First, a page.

Here's what I did: I listened to Pete, who was there too, when he explained that because I only looked up from the chair I was moving in the moment mum's body fell, I missed seeing her have her attack and her cardiac arrest.
Now, I was conditioned to do everything in my power to prevent my mother from falling because
fall = broken hip = pneumonia = slow, painful death
So when I saw mum fall and be instantly unresponsive, I assumed her unconsciousness was the result of injuries from that fall and therefore my failure as her daughter.
This wasn't true, I knew that, but I couldn't get my brain to let go of it. Finally it occurred to me to change what I was seeing every time her fall flashed up in my mind (this is still happening a lot, it's trauma, what can you do?) And what I did was to sort of sketch in a picture of her spirit moving forward out of her body as her body fell back.
Instant relief. Now all I have to deal with is grieving. It's still not fun, but at least it's true. Try it if you ever find yourself in a similar spot; maybe it will work for you too.
* * * * *
The last thing I want to say today is the most important, and it is
Thank you to every single one of you who commented or e-mailed a message of sympathy after mum died.
I am pretty sure we have a wide variety of cultural approaches to grief here, but one thing that we all share is the coming together in community when a loved one passes. My cultural tradition is to gather at a funeral home - the family is present for one or more periods of time, and friends and family come to offer their support and their prayers.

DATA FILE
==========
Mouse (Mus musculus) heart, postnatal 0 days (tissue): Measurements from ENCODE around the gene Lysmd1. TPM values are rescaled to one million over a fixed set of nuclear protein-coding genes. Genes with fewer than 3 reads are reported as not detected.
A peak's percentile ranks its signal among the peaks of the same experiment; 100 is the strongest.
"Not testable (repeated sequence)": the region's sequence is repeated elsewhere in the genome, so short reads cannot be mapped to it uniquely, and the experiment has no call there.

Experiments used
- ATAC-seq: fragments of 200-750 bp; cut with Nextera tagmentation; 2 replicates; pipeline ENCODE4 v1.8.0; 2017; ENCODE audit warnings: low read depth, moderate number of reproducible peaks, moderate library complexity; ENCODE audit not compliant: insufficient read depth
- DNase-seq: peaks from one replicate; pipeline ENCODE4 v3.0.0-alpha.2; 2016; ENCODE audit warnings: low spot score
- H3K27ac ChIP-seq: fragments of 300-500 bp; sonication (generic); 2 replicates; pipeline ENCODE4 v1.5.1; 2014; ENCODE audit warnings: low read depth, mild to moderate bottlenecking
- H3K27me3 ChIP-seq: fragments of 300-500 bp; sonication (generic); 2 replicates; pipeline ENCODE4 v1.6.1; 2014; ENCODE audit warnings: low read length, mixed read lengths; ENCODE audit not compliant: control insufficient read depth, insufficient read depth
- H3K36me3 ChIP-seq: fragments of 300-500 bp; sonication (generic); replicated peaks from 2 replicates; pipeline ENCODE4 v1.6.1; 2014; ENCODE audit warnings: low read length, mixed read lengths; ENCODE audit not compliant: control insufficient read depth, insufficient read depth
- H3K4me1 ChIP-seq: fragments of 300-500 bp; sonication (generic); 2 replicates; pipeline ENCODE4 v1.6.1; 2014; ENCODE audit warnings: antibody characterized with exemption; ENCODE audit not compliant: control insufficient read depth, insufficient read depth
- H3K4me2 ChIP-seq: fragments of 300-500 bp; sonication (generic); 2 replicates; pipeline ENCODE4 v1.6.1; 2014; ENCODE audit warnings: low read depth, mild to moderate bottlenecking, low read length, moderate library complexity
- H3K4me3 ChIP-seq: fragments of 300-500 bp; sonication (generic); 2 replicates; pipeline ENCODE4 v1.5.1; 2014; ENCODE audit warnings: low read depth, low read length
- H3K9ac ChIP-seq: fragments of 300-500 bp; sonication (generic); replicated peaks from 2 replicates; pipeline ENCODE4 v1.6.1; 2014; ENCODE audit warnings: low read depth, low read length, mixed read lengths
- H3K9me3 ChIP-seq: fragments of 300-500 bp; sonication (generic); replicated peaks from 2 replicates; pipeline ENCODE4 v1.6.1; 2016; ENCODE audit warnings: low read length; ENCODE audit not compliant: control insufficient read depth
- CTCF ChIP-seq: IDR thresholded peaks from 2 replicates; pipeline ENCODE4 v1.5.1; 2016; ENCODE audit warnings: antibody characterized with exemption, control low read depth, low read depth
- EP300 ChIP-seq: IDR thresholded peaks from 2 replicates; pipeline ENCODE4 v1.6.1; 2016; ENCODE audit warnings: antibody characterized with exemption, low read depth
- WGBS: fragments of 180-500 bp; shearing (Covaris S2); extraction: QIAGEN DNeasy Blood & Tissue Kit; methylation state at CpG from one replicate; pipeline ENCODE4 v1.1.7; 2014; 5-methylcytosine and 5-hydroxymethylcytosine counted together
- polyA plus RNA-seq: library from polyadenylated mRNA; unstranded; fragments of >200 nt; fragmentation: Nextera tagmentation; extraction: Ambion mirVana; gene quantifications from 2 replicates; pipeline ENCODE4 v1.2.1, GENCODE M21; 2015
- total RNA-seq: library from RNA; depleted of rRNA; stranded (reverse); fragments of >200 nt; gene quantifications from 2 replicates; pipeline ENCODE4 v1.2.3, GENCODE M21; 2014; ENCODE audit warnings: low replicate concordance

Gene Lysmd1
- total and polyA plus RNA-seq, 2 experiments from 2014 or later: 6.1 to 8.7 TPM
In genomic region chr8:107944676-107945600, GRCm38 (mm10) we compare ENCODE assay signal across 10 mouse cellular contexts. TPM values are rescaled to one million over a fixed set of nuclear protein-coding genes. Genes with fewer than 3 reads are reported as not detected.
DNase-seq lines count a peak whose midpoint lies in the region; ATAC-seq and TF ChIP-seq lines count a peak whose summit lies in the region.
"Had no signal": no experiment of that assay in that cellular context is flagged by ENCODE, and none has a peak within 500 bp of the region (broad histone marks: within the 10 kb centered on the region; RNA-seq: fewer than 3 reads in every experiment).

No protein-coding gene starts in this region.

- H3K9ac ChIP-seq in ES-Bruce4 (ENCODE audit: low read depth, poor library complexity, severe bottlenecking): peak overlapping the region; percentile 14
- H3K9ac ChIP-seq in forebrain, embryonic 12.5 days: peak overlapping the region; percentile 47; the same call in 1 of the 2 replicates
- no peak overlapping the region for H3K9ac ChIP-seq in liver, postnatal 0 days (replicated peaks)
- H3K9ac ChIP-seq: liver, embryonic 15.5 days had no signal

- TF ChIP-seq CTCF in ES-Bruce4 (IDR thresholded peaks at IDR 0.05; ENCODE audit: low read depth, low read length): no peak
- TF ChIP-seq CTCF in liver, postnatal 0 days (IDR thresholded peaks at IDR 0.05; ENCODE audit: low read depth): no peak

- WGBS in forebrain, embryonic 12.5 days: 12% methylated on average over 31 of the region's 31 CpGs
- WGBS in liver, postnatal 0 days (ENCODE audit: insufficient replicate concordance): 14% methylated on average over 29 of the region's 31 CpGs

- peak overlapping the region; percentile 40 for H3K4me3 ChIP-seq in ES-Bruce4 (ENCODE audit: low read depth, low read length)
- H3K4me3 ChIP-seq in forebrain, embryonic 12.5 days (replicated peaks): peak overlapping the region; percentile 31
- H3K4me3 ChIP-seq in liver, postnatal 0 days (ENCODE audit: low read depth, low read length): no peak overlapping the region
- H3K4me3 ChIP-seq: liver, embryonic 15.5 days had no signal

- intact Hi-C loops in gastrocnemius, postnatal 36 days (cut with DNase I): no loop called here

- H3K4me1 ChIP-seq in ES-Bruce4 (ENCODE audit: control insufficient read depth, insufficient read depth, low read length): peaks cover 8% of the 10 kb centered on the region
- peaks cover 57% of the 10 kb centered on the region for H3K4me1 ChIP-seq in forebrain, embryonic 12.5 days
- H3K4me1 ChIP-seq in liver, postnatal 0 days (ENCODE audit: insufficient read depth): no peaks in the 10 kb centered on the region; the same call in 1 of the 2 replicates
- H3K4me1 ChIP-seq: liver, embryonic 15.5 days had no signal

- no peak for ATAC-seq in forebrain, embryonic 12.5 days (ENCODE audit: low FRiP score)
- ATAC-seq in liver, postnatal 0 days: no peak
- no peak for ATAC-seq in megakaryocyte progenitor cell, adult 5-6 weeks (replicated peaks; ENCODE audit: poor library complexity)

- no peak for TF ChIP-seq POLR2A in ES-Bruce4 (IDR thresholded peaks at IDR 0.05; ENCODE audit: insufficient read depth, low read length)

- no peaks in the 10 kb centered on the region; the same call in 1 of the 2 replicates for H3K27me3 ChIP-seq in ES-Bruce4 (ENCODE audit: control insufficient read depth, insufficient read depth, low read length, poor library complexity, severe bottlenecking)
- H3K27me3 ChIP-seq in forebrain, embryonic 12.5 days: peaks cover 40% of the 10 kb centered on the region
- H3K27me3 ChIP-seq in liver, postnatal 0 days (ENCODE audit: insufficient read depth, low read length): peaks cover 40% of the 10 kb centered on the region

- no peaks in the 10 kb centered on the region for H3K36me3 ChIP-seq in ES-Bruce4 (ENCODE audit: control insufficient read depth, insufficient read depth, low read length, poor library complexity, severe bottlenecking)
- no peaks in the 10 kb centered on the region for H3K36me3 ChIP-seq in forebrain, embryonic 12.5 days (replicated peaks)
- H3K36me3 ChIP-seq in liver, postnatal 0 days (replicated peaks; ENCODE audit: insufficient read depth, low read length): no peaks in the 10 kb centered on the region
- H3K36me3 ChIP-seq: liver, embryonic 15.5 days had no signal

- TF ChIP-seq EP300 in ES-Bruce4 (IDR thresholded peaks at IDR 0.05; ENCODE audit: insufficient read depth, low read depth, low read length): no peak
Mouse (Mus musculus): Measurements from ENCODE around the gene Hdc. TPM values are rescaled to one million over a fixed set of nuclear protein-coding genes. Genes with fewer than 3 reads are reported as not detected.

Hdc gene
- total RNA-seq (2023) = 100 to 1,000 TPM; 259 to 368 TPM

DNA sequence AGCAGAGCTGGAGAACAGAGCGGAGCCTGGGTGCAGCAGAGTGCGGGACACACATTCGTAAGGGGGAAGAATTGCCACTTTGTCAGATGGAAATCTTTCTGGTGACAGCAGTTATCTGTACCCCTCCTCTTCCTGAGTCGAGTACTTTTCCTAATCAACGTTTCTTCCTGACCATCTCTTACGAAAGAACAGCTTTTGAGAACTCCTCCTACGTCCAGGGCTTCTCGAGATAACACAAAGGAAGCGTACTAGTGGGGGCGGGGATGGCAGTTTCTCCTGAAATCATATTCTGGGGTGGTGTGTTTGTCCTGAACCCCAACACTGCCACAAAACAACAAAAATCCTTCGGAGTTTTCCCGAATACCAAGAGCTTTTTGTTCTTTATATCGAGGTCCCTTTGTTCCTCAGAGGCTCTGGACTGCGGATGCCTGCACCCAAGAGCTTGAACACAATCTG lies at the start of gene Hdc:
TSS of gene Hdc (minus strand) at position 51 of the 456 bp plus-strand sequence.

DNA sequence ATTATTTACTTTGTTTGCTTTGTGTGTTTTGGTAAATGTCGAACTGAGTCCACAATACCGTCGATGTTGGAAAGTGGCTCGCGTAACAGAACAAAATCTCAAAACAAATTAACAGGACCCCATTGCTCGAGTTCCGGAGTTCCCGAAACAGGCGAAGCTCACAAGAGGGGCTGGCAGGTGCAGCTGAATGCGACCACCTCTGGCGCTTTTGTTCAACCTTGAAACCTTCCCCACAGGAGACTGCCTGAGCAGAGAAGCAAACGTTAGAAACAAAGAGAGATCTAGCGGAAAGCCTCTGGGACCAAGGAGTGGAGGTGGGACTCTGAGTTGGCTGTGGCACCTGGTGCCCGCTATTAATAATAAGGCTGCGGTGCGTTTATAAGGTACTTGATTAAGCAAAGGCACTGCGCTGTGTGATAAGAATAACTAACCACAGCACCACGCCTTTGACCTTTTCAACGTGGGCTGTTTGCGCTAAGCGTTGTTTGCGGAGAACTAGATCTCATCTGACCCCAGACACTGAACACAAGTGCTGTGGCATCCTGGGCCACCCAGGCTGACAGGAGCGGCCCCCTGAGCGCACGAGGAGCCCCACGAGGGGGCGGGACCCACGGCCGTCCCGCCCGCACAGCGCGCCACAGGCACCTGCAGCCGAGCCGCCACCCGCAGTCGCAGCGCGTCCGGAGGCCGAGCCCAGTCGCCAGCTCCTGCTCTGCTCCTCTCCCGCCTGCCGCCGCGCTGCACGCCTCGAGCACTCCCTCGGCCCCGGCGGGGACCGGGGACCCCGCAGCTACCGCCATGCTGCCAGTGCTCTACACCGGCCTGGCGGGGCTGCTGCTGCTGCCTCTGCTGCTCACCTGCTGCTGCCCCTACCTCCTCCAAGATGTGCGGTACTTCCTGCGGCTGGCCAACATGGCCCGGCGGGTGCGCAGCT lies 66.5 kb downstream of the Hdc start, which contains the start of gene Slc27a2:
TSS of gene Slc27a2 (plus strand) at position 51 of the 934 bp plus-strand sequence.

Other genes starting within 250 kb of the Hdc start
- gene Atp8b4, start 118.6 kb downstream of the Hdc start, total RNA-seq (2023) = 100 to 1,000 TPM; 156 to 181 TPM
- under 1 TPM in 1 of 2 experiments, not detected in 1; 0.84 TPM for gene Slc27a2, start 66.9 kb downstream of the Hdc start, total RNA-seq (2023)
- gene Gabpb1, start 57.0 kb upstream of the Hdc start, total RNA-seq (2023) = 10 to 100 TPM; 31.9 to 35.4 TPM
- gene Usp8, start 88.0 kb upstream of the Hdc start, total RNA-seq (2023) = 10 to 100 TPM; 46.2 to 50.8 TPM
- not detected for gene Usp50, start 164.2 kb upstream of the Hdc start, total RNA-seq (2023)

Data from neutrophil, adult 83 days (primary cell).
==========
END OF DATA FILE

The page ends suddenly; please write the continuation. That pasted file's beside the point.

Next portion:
I have been to enough funerals now as both a mourner and a supporter to know that this gathering is key to recovering from such a loss. But I also knew that this time - as with Les last year, in fact - I was going to have to get through three days before the gathering could begin. So I told you all what had happened, and I started calling and e-mailing all my other friends, and all that talk and comfort carried me past those tough three days.
Amazingly a lot of those people and more, too, came to the funeral home, and still more to mum's funeral mass. So even though we can all agree it is really hard to lose your mum, I gotta say, I feel very well-supported and hugely, hugely grateful for all the good people in my life. Including all the good people here whom I've never actually met.
Okay, I'm done now. I'll be back tomorrow or the next day; I have to show you this crazy giant sock I'm making for Bob. Hopefully it will be sunny for my poor little camera. Fingers crossed!